My first university’s motto was Ubi semper discimus: “Where learning never ends.” I internalized this as “We are always learning,” a paraphrase of the motto that emphasizes constancy over time, not just place.
During my first semester of graduate school, my advisor helped us locate ourselves in these phases of tertiary education:
Bachelor’s: learn and practice the field’s knowledge
Master’s: teach and apply the field’s knowledge
Doctoral: expand and challenge the field’s knowledge
It’s not as simple as the list suggests; for instance, there’s no way any student in our century ever learns the totality of their discipline. There’s too much to learn for all of us! And there’s no reason that a doctoral degree-holder can’t turn their expanded view of their field towards the discipline’s practitioner community. I’ve done it.
But it’s been useful for me to think about continuous development in terms of those three things: learning (broad study of what’s known), teaching (sharing what’s known with wider and wider audiences), and growing (increasing what’s known through original research and theory-building).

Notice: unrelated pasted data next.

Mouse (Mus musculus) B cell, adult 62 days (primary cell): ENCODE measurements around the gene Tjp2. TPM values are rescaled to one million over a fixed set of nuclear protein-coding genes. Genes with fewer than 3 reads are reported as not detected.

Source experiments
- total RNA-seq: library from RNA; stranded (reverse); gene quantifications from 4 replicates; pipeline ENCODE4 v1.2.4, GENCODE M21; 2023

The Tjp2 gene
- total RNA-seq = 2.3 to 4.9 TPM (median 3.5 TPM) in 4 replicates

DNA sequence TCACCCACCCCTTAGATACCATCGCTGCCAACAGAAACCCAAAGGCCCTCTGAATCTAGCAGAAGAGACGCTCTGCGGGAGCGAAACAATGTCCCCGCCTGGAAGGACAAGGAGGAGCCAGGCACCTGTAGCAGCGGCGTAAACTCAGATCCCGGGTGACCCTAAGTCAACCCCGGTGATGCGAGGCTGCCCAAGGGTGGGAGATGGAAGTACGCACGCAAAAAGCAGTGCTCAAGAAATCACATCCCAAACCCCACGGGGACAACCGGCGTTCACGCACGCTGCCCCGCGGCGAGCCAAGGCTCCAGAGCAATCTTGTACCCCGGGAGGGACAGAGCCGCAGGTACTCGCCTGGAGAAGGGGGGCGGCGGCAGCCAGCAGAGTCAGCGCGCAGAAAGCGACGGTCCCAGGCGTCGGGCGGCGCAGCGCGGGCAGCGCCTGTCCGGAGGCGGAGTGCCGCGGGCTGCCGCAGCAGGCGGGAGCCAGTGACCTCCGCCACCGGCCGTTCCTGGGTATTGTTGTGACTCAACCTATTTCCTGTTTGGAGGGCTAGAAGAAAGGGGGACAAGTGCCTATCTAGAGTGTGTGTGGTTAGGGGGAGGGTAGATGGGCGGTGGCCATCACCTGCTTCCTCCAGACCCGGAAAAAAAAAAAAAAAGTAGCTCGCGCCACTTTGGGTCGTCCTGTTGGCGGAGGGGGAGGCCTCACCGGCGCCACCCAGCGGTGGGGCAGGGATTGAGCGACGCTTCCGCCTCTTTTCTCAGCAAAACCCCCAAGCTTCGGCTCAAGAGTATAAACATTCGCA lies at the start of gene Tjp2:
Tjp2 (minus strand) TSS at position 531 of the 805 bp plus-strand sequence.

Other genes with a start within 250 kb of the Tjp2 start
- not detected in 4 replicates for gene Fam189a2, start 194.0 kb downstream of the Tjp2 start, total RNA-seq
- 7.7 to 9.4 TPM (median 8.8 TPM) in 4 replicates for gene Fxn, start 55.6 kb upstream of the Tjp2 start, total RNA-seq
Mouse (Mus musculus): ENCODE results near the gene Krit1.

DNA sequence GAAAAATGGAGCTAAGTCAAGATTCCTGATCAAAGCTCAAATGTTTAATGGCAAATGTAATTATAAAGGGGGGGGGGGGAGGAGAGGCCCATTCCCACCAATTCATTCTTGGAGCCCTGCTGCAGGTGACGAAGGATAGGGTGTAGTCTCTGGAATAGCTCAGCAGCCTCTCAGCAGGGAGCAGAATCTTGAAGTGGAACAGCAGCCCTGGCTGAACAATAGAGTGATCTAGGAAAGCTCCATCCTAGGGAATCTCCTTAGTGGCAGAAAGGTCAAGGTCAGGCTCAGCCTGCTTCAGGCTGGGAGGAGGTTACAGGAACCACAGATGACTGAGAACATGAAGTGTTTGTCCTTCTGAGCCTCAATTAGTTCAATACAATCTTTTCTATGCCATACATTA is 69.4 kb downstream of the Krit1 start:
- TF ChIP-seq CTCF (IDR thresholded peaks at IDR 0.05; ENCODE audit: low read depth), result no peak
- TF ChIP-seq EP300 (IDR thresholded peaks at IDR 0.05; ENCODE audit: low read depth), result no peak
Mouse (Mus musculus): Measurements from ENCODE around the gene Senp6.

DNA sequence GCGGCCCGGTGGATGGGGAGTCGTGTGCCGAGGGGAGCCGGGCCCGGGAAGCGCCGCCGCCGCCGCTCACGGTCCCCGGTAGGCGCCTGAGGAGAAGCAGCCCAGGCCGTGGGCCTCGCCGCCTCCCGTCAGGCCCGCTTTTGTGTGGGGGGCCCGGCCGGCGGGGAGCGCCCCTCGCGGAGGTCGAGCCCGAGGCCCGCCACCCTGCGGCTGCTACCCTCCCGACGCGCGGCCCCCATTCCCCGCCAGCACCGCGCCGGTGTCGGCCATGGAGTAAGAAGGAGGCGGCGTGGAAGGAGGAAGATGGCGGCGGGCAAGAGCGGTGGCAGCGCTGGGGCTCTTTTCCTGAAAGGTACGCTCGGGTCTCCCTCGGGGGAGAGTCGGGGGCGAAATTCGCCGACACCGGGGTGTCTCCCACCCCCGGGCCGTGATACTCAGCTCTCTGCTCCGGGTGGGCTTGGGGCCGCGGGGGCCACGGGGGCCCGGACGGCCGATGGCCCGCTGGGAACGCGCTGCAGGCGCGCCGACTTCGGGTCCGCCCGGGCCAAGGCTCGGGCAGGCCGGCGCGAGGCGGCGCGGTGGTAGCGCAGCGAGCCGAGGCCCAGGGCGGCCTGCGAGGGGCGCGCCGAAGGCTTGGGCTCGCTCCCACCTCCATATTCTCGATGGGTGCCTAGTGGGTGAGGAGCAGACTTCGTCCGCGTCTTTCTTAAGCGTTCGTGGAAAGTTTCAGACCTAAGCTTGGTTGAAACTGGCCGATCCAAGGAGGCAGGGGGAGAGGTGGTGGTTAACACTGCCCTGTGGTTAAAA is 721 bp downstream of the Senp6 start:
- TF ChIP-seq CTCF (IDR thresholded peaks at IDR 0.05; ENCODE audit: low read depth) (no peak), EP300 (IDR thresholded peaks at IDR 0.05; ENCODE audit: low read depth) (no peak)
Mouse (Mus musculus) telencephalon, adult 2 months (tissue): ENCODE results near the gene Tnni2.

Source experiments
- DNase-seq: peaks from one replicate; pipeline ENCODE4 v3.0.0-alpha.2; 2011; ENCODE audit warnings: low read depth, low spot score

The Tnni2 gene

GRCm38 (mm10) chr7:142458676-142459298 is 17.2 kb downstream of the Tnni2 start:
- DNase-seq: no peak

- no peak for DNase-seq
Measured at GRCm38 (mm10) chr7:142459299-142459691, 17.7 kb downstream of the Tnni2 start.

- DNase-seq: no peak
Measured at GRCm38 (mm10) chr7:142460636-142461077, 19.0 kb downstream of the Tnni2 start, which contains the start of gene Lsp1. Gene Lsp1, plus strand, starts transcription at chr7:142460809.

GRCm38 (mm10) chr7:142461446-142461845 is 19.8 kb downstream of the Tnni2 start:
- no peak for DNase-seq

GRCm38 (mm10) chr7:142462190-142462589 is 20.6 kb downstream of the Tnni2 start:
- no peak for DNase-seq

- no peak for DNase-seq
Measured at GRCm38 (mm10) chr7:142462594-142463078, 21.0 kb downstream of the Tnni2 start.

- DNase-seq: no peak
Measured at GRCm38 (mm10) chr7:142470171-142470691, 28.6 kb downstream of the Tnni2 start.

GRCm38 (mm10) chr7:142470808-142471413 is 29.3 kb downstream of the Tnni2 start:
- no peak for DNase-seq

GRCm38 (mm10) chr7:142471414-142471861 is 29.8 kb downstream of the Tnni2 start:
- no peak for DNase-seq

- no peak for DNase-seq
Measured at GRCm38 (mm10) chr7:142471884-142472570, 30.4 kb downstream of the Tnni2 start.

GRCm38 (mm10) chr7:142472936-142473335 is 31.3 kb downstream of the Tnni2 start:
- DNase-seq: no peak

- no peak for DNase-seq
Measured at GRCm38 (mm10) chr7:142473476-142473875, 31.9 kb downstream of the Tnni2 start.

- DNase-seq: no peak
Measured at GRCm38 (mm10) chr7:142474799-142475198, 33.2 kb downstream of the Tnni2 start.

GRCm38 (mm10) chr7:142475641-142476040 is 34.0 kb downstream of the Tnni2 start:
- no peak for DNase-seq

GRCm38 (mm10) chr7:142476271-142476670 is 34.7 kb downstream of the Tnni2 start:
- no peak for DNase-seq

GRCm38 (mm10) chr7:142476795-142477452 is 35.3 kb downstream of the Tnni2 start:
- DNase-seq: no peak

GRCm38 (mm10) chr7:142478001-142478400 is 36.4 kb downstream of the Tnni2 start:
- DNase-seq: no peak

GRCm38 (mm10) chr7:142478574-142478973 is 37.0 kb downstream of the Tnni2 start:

Now that I’m outside of academia and in the world of knowledge- application, I can set my own pace and process for each of these activities.
No one tells me what to study; I have questions I want to learn about and I can seek out the literature and human resources that will teach me. No one requires me to teach others; I enjoy sharing what I find out, others enjoy sharing their insights with me, and I’m energized when I can apply new learning wherever it can have practical, positive consequences for people’s lives.
It feels as good to test and challenge ideas today as it did when I was beginning to carve out my doctoral research. Back then, I had both the time and space to scan my field until I found an intersection where I could add some value. And I’ve grown there since.
For many of us, giving ourselves permission to transcend the study phase is hard. For others of us, it’s the move from teaching to challenging that’s the stretch.
If you typically lean on one or other mode, consider investing a little time each week in developing a new one. What could you accomplish if you transformed yourself into a triple learning threat?